NATURE NOTE #31                                    October 28, 2021                                                                  


Anytime I teach a Forestry Merit Badge class, I ask the scouts why we need the forest.  They readily answer that it supplies oxygen, provides habitat for animals, and finally, someone will mention that it provides us with wood.  Oh yeah, we have a tendency to forget that rather important part of the benefits of the forest.  We won’t go into all of the many products we get from trees, but today let’s talk about that material that provides these products.

Our Current Topic:  Wood

Scouts don’t have much knowledge of wood other than you need it for campfires. They have not been taught anything about it in school, and unless their Dad is a woodworker, probably not much at home.  So let’s look at some facts about wood that you might be able to pass on to our scouts that might be useful in their later life.

Hardwood vs Softwood.  These commonly used terms are not accurate when it comes to describing the physical density of wood.   Softwood generally refers to wood from evergreen trees such as pine, spruce, and fir.  This wood is generally used in house framing, construction, crating, utility poles, plywood construction, and manufacturing of cardboard and certain paper.  It grows relatively fast, is easily worked and has good physical properties for it normal uses.  Hardwood refers to wood from deciduous trees (those that lose leaves in the winter) such as oak, maple, ash, hickory, etc.  This wood is usually more dense, or hard, than the softwoods, but not always.  Basswood for example is softer than most softwood, making it a favorite of woodcarvers.  Hardwoods are the “inside” wood used for flooring, cabinets, stairs, trim, furniture, picture frames, and other products showing its beauty and color.  The lesser quality or “grade” of hardwood usually finds its way to pallets, railroad crossties and other products requiring high durability and strength but not nice appearance.  High grade paper – such as many books - is also made from hardwood pulp. 

Wood from various tree species has different chemical and physical properties that to a large degree, determines the use.  For example, white oak is used for the construction of barrels in which bourbon is aged.  This is because white oak, unlike red oak, does not have a porous structure that would leak.  Crossties need to be very strong, durable and flexible, so the lower grade red oak often goes for this use because it has these characteristics.  Yellow poplar grows very tall and straight, making it ideal for uses requiring very long pieces of lumber that are not common on many other trees that tend to branch out early leaving a much shorter “bole” (trunk).  Some wood is more flexible than others, some has higher resistance to decay (Black locust), and some just look nice when finished into furniture (maple, cherry).  All wood is not alike, but young scouts have not been exposed to this knowledge.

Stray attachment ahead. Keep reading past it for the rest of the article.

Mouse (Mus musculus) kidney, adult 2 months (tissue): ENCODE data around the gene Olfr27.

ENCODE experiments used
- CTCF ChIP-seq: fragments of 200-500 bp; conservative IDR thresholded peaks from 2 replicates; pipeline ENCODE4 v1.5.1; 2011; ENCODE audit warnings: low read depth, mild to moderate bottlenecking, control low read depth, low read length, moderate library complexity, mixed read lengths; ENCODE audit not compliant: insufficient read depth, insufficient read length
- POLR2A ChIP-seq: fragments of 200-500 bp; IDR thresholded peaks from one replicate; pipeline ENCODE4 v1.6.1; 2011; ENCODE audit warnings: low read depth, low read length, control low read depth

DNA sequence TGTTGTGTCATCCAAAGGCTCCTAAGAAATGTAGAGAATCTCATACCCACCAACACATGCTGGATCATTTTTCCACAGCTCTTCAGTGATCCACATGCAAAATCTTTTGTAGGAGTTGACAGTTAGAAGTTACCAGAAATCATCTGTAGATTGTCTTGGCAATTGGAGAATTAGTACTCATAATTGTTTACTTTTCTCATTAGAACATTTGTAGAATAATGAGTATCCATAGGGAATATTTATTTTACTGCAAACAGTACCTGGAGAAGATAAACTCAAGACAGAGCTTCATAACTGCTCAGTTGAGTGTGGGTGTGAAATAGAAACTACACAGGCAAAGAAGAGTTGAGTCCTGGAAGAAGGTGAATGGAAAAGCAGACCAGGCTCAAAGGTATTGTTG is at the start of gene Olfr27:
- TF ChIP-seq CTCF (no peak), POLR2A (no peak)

Scouts usually know that the trunk of the tree transports water from the ground up to the leaves, and moves “food” from the leaves to other parts of the tree, but they don’t know how this occurs.  When you look at the end of a log or stump, most of what you see is called xylem.  This is what carries the moisture and nutrients up the tree.  Notice that the most interior part of the xylem is usually darker in color that the outer wood.  This interior wood is called heartwood, and is basically dead material.  The lighter outer wood, called sapwood is where the moisture (sap) is moving up the trunk.  If you have chopped through a log, you have experienced this structure.  So how does the leaf-produced food get dispersed?  It moves down the trunk through the thin layer of phloem that is outside of the xylem and just inside the bark.  Within that tree trunk, there is a two-lane highway that makes it all work, each lane carefully laid out within the anatomy of the tree.

When tree logs are sawed into boards the internal anatomy is displayed.  Different boards will have different amounts of heartwood, sapwood, etc. and this physical difference is what causes twisting and warping as the moisture is removed from the wood.  This makes the drying of lumber a critical element of the production process.  Improper drying can result in poor stability of the lumber you want to be straight.

There’s much more I could go into about wood, but the idea here is to get scouts thinking about a material – a natural resource – that is so common that it is often overlooked.  As a product of nature no two pieces of wood will ever be identical.    


There are lots of opportunities for scouts to learn about wood.  A visit to a sawmill or drying facility might be very informative (safety issues may be a problem), as well as visiting a woodworker or craftsman using wood to make a product.  Visit a lumber store and look at lumber and plywood.  Have scouts make a list of all the wood products they commonly use.  While all of this might seem a little removed from “nature education” it is not.  These products all started as a seedling out in the forest, fighting for survival, and growing in natural elements it had no control over.  Only with proper forest management can we continue to enjoy the properties of wood in our daily lives AND continue to maintain and preserve the forest for our future to supply oxygen, habitat, watershed protection, and recreation areas.  Understanding the uses and characteristics of wood will enhance the Scout’s need to take care of that forest.   

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Bob Garst